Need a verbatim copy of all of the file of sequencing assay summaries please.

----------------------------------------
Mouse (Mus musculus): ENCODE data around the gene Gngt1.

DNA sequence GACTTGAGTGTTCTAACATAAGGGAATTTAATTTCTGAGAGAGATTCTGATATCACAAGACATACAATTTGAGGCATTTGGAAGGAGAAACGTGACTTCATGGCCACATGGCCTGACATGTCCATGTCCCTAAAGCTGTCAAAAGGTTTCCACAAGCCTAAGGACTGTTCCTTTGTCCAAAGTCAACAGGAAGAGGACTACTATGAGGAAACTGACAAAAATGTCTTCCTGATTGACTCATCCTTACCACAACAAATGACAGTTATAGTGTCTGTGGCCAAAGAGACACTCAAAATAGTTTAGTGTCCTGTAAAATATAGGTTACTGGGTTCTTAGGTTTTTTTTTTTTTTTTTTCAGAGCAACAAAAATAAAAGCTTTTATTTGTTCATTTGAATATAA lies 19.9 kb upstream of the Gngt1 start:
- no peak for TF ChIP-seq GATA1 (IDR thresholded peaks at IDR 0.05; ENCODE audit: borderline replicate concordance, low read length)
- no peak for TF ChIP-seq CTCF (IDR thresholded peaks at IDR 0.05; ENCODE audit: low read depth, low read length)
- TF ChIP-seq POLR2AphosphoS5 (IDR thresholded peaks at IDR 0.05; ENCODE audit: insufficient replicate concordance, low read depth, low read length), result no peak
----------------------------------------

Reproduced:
Mouse (Mus musculus): ENCODE data around the gene Gngt1.

DNA sequence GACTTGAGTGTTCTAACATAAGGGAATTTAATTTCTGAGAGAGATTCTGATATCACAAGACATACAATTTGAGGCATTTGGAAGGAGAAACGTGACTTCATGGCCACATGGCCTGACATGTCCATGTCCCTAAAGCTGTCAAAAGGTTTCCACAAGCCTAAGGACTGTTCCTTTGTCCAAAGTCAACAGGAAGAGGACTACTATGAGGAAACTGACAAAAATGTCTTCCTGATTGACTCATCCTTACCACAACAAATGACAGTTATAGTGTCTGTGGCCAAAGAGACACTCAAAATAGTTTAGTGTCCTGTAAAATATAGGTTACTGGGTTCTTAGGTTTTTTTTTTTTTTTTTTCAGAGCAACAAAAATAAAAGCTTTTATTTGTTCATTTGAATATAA lies 19.9 kb upstream of the Gngt1 start:
- no peak for TF ChIP-seq GATA1 (IDR thresholded peaks at IDR 0.05; ENCODE audit: borderline replicate concordance, low read length)
- no peak for TF ChIP-seq CTCF (IDR thresholded peaks at IDR 0.05; ENCODE audit: low read depth, low read length)
- TF ChIP-seq POLR2AphosphoS5 (IDR thresholded peaks at IDR 0.05; ENCODE audit: insufficient replicate concordance, low read depth, low read length), result no peak